My bench has a wooden vise, all wood even the screw and is 100 years my senior.
    Remember, “it’s a great life if you don’t weaken”.

  2. Daniel William on 10 September 2018 at 11:14 am

    These stories about your apprenticeship are awesome. Thanks, Paul.

  3. David White on 10 September 2018 at 11:58 am

    Paul, I love to watch you use the plane. You always seem to be able to make it dance on the wood , turning it this way and that to the sound of the iron playing on the grain of the wood.
    I have picked up some of your technique by watching you. It sure cuts better when it is skewed this way or that, and seems to glide the the grail a lot easier. Perhaps a video on how to actually use the plane in different applications.
    Thank you

  4. mark baldwin on 10 September 2018 at 12:27 pm

    I guess Im sentimental but I love these stories. I wish I could have met George. I always thought the first tool most apprentices’s were given was a broom though. Maybe in your next book you could include at least a chapter on stories like this.

  5. Phil Brown on 10 September 2018 at 1:32 pm

    Memories are precious things and just like old friends our tools and bench can take us right back to a time and place that is just amazingly clear and familar. Love this style of post! Tells us a lot about Paul the man.

  6. Thomas Tieffenbacher on 10 September 2018 at 8:37 pm

    I can hear your voice as I read your stories.

  7. Marty on 10 September 2018 at 9:07 pm

    My bench is only a few years old and already it looks like I may have dragged it face down a few miles down a gravel road. Give it a few years till my grandson is my age and it may look like a toothpick factory reject..

    • Paul Sellers on 11 September 2018 at 7:45 am

      Ilike a bench I can work at and work on. Not a piece of fancy furniture. Certainly not the prissy ones I see creeping in.

  8. Tom Angle on 10 September 2018 at 9:33 pm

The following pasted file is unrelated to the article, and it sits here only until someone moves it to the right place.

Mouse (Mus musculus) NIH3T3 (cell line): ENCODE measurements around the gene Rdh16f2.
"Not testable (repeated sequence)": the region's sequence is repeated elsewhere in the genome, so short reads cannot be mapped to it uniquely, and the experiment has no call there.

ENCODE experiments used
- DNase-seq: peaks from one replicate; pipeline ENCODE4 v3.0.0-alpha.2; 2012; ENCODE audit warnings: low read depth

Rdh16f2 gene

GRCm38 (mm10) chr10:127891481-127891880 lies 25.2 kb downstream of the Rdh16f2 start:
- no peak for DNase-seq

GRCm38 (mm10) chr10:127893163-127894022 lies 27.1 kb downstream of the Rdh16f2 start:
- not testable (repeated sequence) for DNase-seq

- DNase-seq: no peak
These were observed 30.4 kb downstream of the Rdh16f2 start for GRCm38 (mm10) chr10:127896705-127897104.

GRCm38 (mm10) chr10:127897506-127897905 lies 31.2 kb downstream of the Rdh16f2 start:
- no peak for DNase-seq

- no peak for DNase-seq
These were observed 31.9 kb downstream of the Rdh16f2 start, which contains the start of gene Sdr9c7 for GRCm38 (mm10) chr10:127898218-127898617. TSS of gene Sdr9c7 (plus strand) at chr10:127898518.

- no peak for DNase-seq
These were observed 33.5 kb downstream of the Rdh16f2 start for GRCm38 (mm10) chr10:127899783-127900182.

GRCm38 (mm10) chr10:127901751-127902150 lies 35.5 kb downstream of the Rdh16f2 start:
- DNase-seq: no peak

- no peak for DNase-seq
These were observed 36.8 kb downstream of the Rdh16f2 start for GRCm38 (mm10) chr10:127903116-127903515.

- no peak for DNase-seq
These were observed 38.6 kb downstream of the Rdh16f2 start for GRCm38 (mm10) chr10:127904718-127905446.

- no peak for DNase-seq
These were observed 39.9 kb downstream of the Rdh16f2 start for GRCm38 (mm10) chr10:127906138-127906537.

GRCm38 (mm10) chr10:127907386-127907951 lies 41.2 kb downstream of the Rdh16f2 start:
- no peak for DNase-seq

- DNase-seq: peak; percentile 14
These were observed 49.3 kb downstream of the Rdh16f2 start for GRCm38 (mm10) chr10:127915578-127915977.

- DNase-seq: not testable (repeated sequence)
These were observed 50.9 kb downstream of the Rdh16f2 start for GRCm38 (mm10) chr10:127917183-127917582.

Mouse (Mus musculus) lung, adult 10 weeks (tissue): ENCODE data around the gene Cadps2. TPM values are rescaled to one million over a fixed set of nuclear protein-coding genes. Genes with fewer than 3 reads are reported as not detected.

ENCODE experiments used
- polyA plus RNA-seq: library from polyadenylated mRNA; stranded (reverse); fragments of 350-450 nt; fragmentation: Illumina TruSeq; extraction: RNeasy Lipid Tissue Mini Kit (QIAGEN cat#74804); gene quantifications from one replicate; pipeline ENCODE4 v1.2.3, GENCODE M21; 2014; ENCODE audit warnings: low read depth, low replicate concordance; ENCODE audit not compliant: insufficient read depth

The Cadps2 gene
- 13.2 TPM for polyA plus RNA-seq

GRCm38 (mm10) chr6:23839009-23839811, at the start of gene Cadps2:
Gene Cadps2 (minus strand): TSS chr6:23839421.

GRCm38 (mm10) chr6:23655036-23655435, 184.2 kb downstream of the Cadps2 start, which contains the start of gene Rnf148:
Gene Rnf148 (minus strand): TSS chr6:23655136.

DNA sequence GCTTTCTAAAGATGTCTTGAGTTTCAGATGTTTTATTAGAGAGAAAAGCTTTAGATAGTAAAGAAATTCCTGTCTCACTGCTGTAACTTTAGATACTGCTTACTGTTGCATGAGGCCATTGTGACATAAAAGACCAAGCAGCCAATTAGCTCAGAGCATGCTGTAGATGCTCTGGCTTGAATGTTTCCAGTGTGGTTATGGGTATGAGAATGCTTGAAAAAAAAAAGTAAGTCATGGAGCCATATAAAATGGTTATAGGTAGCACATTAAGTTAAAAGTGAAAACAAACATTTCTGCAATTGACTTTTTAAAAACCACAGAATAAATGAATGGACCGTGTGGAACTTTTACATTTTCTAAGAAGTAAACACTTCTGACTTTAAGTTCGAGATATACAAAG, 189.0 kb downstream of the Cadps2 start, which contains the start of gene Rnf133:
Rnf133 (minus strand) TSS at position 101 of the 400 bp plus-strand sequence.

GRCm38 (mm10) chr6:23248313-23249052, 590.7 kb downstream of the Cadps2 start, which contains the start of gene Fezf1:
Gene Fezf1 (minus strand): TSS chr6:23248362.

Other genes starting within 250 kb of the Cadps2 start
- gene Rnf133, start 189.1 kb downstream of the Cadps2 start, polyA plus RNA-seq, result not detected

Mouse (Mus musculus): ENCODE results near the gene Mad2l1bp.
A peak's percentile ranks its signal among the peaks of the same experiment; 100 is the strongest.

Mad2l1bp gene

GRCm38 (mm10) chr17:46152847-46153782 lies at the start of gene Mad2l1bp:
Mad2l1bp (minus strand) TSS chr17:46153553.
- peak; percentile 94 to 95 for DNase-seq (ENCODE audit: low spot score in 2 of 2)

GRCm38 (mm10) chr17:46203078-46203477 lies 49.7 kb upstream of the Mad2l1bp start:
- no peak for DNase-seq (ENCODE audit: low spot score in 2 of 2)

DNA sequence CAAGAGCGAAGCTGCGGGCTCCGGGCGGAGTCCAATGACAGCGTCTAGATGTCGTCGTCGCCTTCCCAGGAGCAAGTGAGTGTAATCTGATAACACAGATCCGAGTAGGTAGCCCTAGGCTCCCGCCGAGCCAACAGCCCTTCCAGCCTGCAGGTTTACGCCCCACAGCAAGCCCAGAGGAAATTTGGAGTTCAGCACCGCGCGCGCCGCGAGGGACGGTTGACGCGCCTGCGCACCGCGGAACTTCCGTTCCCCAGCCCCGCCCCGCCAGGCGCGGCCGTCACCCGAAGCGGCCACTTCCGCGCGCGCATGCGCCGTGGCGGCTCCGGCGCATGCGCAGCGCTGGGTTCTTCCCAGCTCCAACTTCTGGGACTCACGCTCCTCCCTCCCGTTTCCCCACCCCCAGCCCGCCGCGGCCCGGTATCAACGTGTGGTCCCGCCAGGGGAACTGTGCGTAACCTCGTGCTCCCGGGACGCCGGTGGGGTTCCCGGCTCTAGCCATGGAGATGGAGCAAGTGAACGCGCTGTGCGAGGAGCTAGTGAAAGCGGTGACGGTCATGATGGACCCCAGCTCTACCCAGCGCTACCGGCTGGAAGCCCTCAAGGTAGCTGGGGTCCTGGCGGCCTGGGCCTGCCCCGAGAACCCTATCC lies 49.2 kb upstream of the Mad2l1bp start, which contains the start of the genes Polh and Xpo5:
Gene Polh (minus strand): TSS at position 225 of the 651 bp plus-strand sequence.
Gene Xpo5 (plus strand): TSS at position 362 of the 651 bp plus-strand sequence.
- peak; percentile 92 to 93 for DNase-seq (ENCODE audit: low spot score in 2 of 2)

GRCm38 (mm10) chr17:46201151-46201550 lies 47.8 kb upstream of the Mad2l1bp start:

I love these stories. Could you elaborate more about the difference you talked about when you moved to the US. Cultures always interest me. Thanks

  9. John Parker on 11 September 2018 at 4:26 am

    Hats off to George! Thank you Paul for introducing us to George. Such a valuable gift to his trade, freely given. I hope George, wherever he is, is aware of the positive impact he has had on so many through you. May he be eternally blessed.

  10. Benoît Van Noten on 11 September 2018 at 9:01 am

    I like those stories.
    “duckboard”, an addition to my English vocabulary (“caillebotis” in French).
    A great solution for bench height problems and experimentation.
    Whatever the height, planing a thin board with a metal plane while wearing thick sole shoes will be different than planing a 4X4 with a wooden long plane while wearing thin slippers (assuming you don’t drop the 4X4 in the vise).

    • nemo on 14 September 2018 at 3:18 pm

      I had to look up that word as well and learned something new. In Dutch it’s called a “vlonder”.

  11. Kristin Green on 11 September 2018 at 2:46 pm

    I would love to hear more about how living in the USA that changed your perspective. I’m not sure that I understood that part.

  12. Andy Bennett on 15 September 2018 at 6:02 am

    Please keep the stories about your apprenticeship coming! The more detail the better. What did you plane that first time? How did it turn out? Do you have a photo of George?

  13. Christopher J. Thomas on 17 September 2018 at 8:00 pm

    September 17th, 2018

    In 2004, I built my bench based on the “Continental” style used in Germany and Scandinavian countries. Although the craftsman of my inspiration was a Hungarian now here in America;
    Frank Klusz.
    I have never wanted for a better designed and made bench as this!
    It’s 33″ height, with twelve square dog mortises, two push up stops and four holdfast bores.
    Main block width 20 1/4″ x 3 1/2″ thick with a 7″ tray.
    It truly is the piano of my orchestra!
    If one cares to view my website there’s photos of my bench there.
    Cheers, Christopher J. Thomas
    Tail vise is a Record serving the dogs at a 5″ centerline. Shoulder vise is a traditional swivel face 1 1/4″ diameter steel bench screw, capacity is 6 13/16″. Length is 7′-0″

  14. Christopher J. Thomas on 18 September 2018 at 7:25 pm

    Christopher, again:
    I failed putting up my website to enable anyone to view my bench!
    There’s a small sample of my work as well. Navigation is a bit clunky, one needs to employ the arrows on the site, not the ones on your keyboard.
    The base is white ash and bench top is hard maple.
    Thanks, Paul…

    • Paul Sellers on 18 September 2018 at 8:48 pm

      Probably not, Christopher. I disallow automatic uploads of websites with or in comments for several reasons and especially people using my site to promote their more unsuited or commercial enterprises. It keeps my site clean and free from advertising, sponsorship and so on.

      • Christopher J. Thomas on 25 September 2018 at 7:07 pm

        Thanks, Paul…
        I agree with you on this, basically being somewhat an anti-capitalist myself.
        Thought some would like viewing images of my bench.
        Would you elucidate me on George? I came in quite late for a proper understanding of him.
        Thanks for the excellent woodworking content you offer, most invaluable!